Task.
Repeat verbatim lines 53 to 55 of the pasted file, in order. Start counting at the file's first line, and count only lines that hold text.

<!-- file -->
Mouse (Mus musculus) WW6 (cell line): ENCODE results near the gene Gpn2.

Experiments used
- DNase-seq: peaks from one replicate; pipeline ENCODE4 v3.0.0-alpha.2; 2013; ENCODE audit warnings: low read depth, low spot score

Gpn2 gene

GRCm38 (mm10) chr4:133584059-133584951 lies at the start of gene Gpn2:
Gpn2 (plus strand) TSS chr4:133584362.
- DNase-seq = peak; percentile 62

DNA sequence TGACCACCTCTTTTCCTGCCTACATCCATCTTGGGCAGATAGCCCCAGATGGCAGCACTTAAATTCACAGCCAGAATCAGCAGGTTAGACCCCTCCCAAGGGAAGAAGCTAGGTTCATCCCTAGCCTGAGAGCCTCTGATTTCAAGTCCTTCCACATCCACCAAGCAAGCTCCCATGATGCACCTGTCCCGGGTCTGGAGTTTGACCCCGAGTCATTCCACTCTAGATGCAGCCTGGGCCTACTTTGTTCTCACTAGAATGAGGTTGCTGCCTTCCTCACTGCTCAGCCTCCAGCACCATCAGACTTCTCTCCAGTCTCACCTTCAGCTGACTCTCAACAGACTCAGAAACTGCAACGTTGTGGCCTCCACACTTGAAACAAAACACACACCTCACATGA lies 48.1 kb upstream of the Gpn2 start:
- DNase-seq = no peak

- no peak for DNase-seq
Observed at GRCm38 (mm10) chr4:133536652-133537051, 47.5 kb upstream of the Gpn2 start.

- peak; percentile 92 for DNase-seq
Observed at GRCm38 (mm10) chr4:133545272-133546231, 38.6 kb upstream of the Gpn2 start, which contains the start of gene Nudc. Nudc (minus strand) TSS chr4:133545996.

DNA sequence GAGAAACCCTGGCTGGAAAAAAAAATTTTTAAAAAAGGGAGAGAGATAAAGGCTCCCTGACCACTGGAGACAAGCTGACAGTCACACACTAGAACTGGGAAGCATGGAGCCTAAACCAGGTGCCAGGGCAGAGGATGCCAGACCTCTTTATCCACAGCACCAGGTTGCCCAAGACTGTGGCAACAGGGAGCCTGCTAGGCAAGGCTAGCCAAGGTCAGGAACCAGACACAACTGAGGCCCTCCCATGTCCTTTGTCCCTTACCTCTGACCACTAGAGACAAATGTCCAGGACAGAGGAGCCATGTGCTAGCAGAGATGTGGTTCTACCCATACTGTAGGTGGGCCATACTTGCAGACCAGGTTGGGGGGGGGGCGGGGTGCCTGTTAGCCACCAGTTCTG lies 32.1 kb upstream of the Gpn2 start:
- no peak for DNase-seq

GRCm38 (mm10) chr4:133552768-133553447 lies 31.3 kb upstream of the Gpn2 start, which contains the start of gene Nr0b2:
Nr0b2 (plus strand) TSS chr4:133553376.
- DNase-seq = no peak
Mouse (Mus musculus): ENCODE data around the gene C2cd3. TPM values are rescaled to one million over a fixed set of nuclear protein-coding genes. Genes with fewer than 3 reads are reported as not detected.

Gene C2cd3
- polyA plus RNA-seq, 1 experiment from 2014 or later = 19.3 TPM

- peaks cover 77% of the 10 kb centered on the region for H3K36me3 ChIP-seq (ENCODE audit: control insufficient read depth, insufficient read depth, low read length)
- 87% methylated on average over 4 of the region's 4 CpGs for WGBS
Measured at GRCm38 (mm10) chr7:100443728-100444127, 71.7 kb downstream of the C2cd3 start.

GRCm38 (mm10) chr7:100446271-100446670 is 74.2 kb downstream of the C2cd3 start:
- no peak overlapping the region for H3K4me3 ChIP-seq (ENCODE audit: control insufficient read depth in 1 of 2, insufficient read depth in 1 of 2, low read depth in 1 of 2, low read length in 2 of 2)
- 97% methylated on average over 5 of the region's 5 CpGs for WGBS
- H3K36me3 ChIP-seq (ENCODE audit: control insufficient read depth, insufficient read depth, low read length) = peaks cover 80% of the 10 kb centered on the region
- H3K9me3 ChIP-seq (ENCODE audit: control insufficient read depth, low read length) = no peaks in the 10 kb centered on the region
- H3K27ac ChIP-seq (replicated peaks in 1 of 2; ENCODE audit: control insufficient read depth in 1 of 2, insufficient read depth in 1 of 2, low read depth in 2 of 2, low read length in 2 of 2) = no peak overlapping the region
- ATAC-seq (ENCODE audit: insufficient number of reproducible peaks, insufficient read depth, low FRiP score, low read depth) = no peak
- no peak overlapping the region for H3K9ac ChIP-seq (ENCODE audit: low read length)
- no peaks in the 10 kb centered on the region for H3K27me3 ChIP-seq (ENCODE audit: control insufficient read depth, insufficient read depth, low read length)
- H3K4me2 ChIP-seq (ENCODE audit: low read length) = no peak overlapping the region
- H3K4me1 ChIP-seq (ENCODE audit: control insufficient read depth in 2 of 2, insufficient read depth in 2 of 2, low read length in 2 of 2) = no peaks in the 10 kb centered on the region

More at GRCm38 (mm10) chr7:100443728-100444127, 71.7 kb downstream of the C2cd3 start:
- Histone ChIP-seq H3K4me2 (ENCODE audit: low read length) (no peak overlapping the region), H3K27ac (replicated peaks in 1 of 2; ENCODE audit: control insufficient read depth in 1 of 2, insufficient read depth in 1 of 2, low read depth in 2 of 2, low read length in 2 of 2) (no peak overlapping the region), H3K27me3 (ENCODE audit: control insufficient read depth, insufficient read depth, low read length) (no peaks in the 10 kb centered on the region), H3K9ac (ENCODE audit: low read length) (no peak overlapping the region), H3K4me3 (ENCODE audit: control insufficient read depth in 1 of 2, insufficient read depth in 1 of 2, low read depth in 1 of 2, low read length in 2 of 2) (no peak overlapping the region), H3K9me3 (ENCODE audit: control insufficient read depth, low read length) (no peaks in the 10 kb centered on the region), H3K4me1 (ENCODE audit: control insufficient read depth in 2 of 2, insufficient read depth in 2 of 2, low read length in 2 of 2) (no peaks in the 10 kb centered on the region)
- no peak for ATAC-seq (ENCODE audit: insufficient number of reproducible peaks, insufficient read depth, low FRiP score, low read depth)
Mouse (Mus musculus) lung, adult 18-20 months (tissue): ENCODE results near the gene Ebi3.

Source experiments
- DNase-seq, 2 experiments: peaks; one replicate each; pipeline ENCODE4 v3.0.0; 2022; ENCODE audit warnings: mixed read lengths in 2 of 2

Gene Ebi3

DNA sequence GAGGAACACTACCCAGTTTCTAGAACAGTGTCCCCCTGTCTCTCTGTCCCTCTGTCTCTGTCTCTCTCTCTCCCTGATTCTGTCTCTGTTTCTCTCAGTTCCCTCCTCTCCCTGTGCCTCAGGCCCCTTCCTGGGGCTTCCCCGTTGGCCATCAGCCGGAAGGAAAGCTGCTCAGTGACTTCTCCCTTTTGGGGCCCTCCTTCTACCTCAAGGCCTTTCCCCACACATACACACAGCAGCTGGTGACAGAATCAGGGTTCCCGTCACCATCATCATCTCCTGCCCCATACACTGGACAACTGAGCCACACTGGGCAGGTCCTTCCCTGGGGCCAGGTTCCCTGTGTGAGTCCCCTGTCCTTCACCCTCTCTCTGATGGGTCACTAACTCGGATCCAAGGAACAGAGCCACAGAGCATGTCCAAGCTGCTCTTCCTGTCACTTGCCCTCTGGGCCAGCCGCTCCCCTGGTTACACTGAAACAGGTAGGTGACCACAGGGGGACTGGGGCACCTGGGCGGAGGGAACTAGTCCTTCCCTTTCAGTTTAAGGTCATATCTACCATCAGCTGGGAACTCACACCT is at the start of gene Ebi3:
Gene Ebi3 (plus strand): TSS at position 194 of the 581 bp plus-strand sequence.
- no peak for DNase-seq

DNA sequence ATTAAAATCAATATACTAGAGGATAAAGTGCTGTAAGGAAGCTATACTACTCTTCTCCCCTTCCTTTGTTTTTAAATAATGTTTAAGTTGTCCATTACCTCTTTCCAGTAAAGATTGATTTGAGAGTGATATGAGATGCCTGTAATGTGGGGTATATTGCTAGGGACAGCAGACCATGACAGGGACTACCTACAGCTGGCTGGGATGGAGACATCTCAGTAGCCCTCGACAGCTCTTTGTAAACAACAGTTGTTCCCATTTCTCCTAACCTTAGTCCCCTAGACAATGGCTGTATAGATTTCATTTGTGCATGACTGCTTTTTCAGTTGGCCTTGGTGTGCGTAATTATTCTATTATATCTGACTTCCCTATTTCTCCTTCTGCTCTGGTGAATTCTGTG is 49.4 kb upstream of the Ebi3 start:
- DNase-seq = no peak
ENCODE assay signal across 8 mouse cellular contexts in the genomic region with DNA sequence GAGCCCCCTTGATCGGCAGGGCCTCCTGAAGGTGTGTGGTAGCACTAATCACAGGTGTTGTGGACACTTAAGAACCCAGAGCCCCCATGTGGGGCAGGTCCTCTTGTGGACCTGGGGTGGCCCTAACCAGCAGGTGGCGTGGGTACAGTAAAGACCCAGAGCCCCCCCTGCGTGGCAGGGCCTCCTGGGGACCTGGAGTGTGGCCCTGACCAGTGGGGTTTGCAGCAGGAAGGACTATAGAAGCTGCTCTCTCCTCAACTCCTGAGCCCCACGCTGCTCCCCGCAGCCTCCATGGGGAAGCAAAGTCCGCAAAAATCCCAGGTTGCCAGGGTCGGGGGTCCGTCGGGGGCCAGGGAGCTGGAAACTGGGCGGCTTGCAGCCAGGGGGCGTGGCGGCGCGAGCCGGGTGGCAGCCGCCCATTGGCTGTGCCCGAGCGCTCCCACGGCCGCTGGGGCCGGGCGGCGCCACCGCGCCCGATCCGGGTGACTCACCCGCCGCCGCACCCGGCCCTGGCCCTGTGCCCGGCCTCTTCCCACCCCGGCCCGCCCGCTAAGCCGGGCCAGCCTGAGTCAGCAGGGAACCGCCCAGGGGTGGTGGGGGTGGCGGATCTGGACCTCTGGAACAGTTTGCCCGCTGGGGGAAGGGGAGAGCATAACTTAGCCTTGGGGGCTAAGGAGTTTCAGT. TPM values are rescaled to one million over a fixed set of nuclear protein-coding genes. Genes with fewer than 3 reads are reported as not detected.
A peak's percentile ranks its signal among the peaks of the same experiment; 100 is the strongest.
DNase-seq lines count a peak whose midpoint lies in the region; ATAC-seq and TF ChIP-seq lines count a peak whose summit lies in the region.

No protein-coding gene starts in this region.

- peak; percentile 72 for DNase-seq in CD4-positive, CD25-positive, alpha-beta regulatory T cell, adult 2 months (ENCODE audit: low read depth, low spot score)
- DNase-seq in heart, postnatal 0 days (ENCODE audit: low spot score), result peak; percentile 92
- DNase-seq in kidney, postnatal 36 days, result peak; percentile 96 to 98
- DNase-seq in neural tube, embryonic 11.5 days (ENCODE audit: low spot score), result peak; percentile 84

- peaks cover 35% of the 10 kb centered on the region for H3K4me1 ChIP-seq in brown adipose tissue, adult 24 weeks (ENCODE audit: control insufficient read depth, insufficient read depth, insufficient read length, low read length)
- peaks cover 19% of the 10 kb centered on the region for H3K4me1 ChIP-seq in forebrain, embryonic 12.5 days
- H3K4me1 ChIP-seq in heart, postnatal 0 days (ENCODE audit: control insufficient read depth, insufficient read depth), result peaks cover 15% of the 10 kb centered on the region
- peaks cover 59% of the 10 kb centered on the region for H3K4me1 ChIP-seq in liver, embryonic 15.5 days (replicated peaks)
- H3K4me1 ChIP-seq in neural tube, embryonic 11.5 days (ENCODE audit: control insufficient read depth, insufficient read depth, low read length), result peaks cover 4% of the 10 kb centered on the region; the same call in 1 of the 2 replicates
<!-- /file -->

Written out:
- DNase-seq in heart, postnatal 0 days (ENCODE audit: low spot score), result peak; percentile 92
- DNase-seq in kidney, postnatal 36 days, result peak; percentile 96 to 98
- DNase-seq in neural tube, embryonic 11.5 days (ENCODE audit: low spot score), result peak; percentile 84